The route of Paris-Nice can be divided into very defined phases. Notwithstanding the fashion through the 20th century of prologues and team time trials, there are a few flat stages through the north of the country. These are often tumultuous affairs, with crosswinds ripping the race to shreds. Then the race hits the Massif Central for an almost mountainous and often chilly middle phase. Finally it emerges via the Rhône Valley into the Côte d’Azur for a few days in the sunny hills behind the coast. In recent years, ASO have been changing the character of the challenge with more obvious focal points - flat time trials and high summit finishes. This has coincided with a period of domination by Team Ineos, who have won six out of eight editions since 2012.
But the challenge of Paris-Nice is that apart from the summit finishes, it tends to be a race which favours attackers and punchy classics specialists. Its most successful rider was Sean Kelly, who could never master the heat of the high mountains in the Tour de France but found the perfect terrain and conditions for his strengths at Paris-Nice and won seven times in a row during the 1980s. Its roll of winners is illustrious - Tour winners Louison Bobet, Anquetil and Eddy Merckx took at least one Paris-Nice each, as did Miguel Indurain and Alberto Contador. Interestingly, Bernard Hinault could never harness Paris-Nice to his will - though one of the most famous moments of his career, punching a striking worker who was blocking the road, came in this race, he could only manage a second and a third.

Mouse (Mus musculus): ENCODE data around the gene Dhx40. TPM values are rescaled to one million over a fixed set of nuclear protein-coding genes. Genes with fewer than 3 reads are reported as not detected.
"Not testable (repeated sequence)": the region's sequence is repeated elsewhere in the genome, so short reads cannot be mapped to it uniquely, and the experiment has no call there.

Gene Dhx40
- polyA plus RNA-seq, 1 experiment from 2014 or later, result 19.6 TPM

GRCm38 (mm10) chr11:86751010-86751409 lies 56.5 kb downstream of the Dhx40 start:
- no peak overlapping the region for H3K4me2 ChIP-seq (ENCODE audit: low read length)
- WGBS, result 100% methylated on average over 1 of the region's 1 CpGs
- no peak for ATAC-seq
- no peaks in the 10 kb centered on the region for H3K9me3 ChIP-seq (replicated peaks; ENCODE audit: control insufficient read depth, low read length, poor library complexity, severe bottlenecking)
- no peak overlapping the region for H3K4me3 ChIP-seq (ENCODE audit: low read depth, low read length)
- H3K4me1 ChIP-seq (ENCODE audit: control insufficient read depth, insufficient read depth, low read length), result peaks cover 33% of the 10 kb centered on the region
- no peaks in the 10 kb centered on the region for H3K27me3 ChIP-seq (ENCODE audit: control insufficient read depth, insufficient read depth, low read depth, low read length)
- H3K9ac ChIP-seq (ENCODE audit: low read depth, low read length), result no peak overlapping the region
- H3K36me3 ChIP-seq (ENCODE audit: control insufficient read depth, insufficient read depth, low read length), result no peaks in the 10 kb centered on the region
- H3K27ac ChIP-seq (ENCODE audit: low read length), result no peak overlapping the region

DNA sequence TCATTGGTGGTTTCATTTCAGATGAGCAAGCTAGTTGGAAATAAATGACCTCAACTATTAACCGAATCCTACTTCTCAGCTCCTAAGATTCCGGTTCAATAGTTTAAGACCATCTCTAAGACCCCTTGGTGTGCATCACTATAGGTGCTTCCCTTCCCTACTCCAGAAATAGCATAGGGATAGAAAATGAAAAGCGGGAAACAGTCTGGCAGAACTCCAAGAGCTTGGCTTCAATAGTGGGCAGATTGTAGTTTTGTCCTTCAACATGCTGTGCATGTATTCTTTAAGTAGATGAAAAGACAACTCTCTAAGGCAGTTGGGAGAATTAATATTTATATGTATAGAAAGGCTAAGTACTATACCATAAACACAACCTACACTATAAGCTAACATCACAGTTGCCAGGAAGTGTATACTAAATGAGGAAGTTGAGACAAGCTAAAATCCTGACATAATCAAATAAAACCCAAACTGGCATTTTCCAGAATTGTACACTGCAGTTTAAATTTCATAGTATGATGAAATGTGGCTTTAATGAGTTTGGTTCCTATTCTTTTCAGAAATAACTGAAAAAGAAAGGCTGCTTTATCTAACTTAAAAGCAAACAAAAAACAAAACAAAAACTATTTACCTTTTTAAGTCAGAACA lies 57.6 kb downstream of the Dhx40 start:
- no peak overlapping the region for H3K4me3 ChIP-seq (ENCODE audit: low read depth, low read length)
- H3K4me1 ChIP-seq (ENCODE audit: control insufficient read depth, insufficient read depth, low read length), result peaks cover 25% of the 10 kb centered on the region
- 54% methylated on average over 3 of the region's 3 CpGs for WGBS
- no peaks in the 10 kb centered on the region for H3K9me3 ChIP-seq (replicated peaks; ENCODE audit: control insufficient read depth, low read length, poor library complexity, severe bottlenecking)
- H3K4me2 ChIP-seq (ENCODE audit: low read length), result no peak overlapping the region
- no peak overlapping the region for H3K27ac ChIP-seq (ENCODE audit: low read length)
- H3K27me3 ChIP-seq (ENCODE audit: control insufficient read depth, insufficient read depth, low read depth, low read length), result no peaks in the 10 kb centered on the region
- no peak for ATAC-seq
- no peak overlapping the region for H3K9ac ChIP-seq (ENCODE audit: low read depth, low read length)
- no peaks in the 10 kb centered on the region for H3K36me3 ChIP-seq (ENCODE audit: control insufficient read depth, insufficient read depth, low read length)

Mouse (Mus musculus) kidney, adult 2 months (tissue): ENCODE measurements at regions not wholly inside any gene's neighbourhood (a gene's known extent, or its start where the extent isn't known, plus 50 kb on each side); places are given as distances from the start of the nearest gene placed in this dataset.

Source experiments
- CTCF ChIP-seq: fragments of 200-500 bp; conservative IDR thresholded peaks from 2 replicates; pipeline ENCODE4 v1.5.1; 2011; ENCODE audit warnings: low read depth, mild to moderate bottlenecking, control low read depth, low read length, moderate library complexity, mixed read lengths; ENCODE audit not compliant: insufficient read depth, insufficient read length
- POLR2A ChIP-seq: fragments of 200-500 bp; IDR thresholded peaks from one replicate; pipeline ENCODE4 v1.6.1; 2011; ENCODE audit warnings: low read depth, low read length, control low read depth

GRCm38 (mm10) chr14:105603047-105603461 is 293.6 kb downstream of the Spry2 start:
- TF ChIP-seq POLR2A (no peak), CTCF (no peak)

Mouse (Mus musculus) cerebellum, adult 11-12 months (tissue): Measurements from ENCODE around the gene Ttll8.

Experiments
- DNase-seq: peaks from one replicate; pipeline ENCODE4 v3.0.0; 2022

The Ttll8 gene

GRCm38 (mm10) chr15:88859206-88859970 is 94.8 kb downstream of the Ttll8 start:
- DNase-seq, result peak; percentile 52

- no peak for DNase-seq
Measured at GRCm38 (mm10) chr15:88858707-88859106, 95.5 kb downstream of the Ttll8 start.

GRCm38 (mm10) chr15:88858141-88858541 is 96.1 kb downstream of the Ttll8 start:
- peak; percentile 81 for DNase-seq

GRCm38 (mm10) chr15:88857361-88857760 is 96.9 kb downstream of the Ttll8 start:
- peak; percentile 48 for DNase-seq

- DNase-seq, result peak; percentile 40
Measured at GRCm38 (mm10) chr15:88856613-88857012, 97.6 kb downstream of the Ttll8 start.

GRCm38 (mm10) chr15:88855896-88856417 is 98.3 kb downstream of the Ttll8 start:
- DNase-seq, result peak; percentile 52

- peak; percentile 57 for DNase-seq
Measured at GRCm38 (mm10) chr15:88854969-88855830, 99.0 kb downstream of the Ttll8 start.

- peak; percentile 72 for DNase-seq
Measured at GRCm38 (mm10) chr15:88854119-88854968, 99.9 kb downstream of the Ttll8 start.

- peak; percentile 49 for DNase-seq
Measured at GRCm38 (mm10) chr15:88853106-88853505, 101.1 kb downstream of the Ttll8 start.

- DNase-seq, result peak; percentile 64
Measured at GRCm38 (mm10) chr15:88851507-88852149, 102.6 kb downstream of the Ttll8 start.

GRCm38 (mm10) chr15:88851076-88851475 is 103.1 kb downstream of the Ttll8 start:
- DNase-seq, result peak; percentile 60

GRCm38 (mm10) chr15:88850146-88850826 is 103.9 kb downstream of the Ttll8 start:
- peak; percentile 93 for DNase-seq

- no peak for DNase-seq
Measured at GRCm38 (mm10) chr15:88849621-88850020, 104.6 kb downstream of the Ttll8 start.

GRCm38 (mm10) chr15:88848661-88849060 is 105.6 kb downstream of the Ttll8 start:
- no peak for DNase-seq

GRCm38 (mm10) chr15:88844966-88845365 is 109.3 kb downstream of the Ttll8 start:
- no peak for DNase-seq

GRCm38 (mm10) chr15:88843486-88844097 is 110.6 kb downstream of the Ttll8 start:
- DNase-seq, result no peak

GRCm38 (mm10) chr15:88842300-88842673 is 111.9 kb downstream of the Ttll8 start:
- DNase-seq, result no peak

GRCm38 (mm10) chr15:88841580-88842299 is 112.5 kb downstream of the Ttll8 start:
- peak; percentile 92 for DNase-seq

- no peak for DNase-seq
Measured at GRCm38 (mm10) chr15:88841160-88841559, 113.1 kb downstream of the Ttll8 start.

Paris-Nice is a bike race, but more importantly, it is a journey, and in common with very few of the most important races in the world, it has its own nickname. As with the Hell of the North, La Grande Boucle and La Primavera, everybody knows what the ‘Race to the Sun’ is. It’s a cultural, meteorological, temporal and physical journey, from one place to another, but also from cold to warmth, flat plains to mountains and city to sea. It’s more than a bike race.
Edward Pickering is Procycling magazine's editor.
Thank you for reading 5 articles this month* Join now for unlimited access
Enjoy your first month for just £1 / $1 / €1
*Read 5 free articles per month without a subscription
Join now for unlimited access
Try your first month for just £1 / $1 / €1
Edward Pickering is Procycling magazine's editor. He graduated in French and Art History from Leeds University and spent three years teaching English in Japan before returning to do a postgraduate diploma in magazine journalism at Harlow College, Essex. He did a two-week internship at Cycling Weekly in late 2001 and didn't leave until 11 years later, by which time he was Cycle Sport magazine's deputy editor. After two years as a freelance writer, he joined Procycling as editor in 2015. He is the author of The Race Against Time, The Yellow Jersey Club and Ronde, and he spends his spare time running, playing the piano and playing taiko drums.
Thank you for signing up to Procycling. You will receive a verification email shortly.
There was a problem. Please refresh the page and try again.